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Week 5 posts.

Week 5: Hedonism

Week 5: Hedonism, mono no aware, and monstrosity

No moment this week


The fifth week, we mainly discussed the value of Hedonism which is a different response to evanescence. Our lives are fragile and weak, so the hedonism that we embrac in our youth is valuable. We might die or get in an accident tomorrow. Even though we are working hard now, if there is no future, it does not matter at all. So why don’t we enjoy our lives more than now? I lived a very ascetic life. I was swinging between the twin poles of hedonism and asceticism. However, after I went to the last lecture, I realized that the only thing that is valuable is pleasure and all things are means to a pleasurable end. Let’s enjoy, we do not know what is going on tomorrow (Lecture 02/20).We should not consider pure passion for sexual desire as a sin. We have to accept that human’s sexual instincts and needs are inevitable.

In The  Woman Who Loved Love, the lives of five women are bold because they try to seek their love and pleasure aggressively. However, their lives end up sad and poor. In The Musical and Dancing Festivities, the gentleman also tries to have a physical pleasure with women dancers. “Thus the gentleman’s feelings were deftly stirred” (Saikaku 161). The man is stirred by women’s temptation. However, those women want to get money from man, not love. So there is no real love. “The average man was unaware of it, but all these girls were after the same thing” (161). They use their music and dance to make the gentleman lose control. “We can take advantage of all the noise and excitement… (161). In Hedonism, it could be that there is no pure love. It might be sad, but we cannot always seek a platonic love. In Mono no aware, Kenneth said that “I have a feeling that Japanese people are living with a somewhat strangling notion of uneasiness” (Norinaga 14). To release our extreme uneasiness and stress in the world, sometimes we need to enjoy a physical pleasure.

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I was in Boston on Saturday night when I noticed how nice the street lamps could look at night.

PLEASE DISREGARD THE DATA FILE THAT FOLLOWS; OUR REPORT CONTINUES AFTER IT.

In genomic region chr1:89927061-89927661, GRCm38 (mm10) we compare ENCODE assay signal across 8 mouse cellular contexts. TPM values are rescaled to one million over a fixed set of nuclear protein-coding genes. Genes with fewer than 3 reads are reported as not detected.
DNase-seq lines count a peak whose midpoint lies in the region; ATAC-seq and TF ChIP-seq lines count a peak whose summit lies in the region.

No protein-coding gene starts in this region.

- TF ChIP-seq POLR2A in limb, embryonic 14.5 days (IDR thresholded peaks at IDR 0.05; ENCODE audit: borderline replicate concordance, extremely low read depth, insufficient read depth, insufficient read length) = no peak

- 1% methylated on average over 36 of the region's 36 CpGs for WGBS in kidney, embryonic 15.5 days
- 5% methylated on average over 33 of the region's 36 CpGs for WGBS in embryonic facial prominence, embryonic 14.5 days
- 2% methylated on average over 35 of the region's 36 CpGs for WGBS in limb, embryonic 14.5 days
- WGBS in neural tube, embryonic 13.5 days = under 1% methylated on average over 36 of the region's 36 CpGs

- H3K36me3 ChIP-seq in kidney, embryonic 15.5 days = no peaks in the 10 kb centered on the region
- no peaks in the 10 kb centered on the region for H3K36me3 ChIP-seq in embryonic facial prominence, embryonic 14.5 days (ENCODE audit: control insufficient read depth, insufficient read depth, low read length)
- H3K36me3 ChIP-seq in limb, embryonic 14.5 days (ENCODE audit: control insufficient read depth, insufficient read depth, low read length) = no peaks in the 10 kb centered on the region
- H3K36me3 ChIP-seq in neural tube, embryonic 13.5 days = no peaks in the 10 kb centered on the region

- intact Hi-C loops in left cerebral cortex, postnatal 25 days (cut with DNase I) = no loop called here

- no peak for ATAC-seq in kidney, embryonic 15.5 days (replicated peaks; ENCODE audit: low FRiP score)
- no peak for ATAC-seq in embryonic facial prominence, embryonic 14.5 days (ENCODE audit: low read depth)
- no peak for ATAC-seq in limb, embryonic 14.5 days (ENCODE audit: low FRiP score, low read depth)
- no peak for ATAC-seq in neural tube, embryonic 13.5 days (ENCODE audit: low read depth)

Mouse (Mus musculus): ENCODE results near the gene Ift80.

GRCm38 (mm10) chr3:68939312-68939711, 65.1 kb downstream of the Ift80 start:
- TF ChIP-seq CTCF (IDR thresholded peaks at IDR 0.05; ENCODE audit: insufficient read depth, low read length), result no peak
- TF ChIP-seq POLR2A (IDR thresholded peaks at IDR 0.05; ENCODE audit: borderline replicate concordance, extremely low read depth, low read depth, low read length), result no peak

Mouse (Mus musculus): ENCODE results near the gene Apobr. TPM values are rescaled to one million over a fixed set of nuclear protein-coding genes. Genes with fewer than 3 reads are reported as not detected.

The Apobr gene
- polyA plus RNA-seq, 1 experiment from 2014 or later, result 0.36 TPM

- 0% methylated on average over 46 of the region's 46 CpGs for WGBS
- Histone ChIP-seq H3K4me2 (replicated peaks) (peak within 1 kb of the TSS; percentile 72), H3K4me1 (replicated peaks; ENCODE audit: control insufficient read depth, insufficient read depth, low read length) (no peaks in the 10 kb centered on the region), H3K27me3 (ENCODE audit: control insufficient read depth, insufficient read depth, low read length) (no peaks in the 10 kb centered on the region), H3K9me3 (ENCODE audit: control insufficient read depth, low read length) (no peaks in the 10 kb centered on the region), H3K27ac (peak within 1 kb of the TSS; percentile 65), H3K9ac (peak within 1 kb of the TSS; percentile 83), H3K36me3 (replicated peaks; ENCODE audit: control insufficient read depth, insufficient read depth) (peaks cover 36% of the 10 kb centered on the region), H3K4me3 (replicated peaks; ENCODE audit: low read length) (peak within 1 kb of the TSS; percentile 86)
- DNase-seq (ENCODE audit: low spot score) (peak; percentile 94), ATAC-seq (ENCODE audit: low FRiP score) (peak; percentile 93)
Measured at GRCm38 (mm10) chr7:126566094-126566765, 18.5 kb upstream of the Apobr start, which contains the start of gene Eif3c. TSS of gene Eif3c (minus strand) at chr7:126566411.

Bright lights

in a row

illuminating life


This past week’s readings and lectures showed us a change in the way the Japanese dealt with the Evanescence of life.   The Japanese people moved from the idea of nothingness to the pursuit of pleasure or hedonism.  A main idea that didn’t change was the importance of form and order in Japan.  We see this attention to order in the Saikaku reading when she says, “A courtesan shaves her eyebrows and paints on thick black ones,” and continues to list off how a good courtesan dresses and moves.  We see it again in the Inouye reading when it’s talking about people’s place in society and says, “the parameters of the established order was both strongly enforced.”  This strict social structure is what caused the Japanese to begin seeking out physical pleasures that could make their lives more enjoyable.  Compared with the previous responses to evanescence I like the hedonism approach the most.  I feel that this response is the most honest.  If the world is truly always changing and out of our control, enjoying every day seems to be the only reaction that makes sense.  I have often considered this style of day to day pleasure seeking life and do not see much wrong with it.  As long as we have enough money to live off of and are enjoying our lives, what is wrong with that?  The only reason I think many people have a problem with it is because of the constraints of what society expects of us.  If society and mainly our parents did not expect anything of us I believe a large number of people would live their life in a hedonistic way.

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Alas, no moment this week.

The concept of constant change and evanescence is in a way, relatively depressing. We are all essentially powerless and like leaves in the wind, subject completely to the whims of something we have no say in. Continuing these thoughts only ever really ends in the acceptance that life in of itself, is sad. Norinaga, in his conquest to define the Japanese identity, ended with a similar conclusion: mono no aware, or “the sentiment of sadness which has formed the core of the identity of the Japanese (Takahito, 2). During the Tokugawa period, this sense of a changing world consistent only in its sadness, or ukiyo took a surprising turn—the lower classes in a way, found a way around this problem by simply indulging in pleasures (Inouye, Lecture 2/20/13). They found a “tasteful admission of one’s powerlessness” (Inouye, 86).